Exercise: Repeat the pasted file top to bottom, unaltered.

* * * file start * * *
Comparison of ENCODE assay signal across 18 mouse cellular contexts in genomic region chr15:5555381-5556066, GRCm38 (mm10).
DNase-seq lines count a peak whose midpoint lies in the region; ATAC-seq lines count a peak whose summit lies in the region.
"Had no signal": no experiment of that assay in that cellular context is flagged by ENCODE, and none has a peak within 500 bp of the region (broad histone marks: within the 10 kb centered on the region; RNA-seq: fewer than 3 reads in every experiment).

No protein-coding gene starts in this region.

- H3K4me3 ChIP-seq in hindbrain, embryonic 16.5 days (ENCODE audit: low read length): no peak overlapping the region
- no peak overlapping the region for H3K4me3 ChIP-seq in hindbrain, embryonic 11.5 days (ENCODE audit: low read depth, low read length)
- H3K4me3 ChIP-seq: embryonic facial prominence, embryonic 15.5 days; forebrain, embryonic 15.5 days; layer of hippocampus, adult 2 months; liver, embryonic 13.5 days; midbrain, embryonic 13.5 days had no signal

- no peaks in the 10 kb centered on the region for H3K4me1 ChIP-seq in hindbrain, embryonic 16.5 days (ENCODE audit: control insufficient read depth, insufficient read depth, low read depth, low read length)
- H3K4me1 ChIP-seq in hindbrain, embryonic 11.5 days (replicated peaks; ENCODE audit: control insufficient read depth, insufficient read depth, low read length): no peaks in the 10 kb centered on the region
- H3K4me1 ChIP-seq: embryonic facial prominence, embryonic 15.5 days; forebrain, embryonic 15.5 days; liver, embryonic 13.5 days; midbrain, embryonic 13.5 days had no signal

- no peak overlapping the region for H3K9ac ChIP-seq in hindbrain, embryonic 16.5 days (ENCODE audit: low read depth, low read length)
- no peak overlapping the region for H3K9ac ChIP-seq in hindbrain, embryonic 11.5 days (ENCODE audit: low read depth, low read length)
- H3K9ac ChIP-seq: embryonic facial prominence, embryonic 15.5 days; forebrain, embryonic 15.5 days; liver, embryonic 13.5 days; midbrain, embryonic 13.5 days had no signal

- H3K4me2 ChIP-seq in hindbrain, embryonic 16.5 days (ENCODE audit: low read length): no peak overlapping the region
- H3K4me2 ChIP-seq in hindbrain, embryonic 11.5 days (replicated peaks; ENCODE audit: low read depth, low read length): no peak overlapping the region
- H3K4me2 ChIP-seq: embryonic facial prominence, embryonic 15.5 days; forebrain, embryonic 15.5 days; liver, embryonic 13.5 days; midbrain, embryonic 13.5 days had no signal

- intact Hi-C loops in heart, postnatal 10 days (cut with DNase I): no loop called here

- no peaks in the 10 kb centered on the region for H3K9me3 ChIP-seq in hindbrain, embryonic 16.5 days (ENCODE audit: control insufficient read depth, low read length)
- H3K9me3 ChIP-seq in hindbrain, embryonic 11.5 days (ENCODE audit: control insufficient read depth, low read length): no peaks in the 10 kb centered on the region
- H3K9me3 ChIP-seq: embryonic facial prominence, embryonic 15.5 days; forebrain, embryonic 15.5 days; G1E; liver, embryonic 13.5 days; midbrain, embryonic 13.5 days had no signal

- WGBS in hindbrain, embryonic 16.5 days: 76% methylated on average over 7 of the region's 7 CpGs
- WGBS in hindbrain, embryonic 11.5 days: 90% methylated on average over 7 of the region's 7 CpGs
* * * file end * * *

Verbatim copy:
Comparison of ENCODE assay signal across 18 mouse cellular contexts in genomic region chr15:5555381-5556066, GRCm38 (mm10).
DNase-seq lines count a peak whose midpoint lies in the region; ATAC-seq lines count a peak whose summit lies in the region.
"Had no signal": no experiment of that assay in that cellular context is flagged by ENCODE, and none has a peak within 500 bp of the region (broad histone marks: within the 10 kb centered on the region; RNA-seq: fewer than 3 reads in every experiment).

No protein-coding gene starts in this region.

- H3K4me3 ChIP-seq in hindbrain, embryonic 16.5 days (ENCODE audit: low read length): no peak overlapping the region
- no peak overlapping the region for H3K4me3 ChIP-seq in hindbrain, embryonic 11.5 days (ENCODE audit: low read depth, low read length)
- H3K4me3 ChIP-seq: embryonic facial prominence, embryonic 15.5 days; forebrain, embryonic 15.5 days; layer of hippocampus, adult 2 months; liver, embryonic 13.5 days; midbrain, embryonic 13.5 days had no signal

- no peaks in the 10 kb centered on the region for H3K4me1 ChIP-seq in hindbrain, embryonic 16.5 days (ENCODE audit: control insufficient read depth, insufficient read depth, low read depth, low read length)
- H3K4me1 ChIP-seq in hindbrain, embryonic 11.5 days (replicated peaks; ENCODE audit: control insufficient read depth, insufficient read depth, low read length): no peaks in the 10 kb centered on the region
- H3K4me1 ChIP-seq: embryonic facial prominence, embryonic 15.5 days; forebrain, embryonic 15.5 days; liver, embryonic 13.5 days; midbrain, embryonic 13.5 days had no signal

- no peak overlapping the region for H3K9ac ChIP-seq in hindbrain, embryonic 16.5 days (ENCODE audit: low read depth, low read length)
- no peak overlapping the region for H3K9ac ChIP-seq in hindbrain, embryonic 11.5 days (ENCODE audit: low read depth, low read length)
- H3K9ac ChIP-seq: embryonic facial prominence, embryonic 15.5 days; forebrain, embryonic 15.5 days; liver, embryonic 13.5 days; midbrain, embryonic 13.5 days had no signal

- H3K4me2 ChIP-seq in hindbrain, embryonic 16.5 days (ENCODE audit: low read length): no peak overlapping the region
- H3K4me2 ChIP-seq in hindbrain, embryonic 11.5 days (replicated peaks; ENCODE audit: low read depth, low read length): no peak overlapping the region
- H3K4me2 ChIP-seq: embryonic facial prominence, embryonic 15.5 days; forebrain, embryonic 15.5 days; liver, embryonic 13.5 days; midbrain, embryonic 13.5 days had no signal

- intact Hi-C loops in heart, postnatal 10 days (cut with DNase I): no loop called here

- no peaks in the 10 kb centered on the region for H3K9me3 ChIP-seq in hindbrain, embryonic 16.5 days (ENCODE audit: control insufficient read depth, low read length)
- H3K9me3 ChIP-seq in hindbrain, embryonic 11.5 days (ENCODE audit: control insufficient read depth, low read length): no peaks in the 10 kb centered on the region
- H3K9me3 ChIP-seq: embryonic facial prominence, embryonic 15.5 days; forebrain, embryonic 15.5 days; G1E; liver, embryonic 13.5 days; midbrain, embryonic 13.5 days had no signal

- WGBS in hindbrain, embryonic 16.5 days: 76% methylated on average over 7 of the region's 7 CpGs
- WGBS in hindbrain, embryonic 11.5 days: 90% methylated on average over 7 of the region's 7 CpGs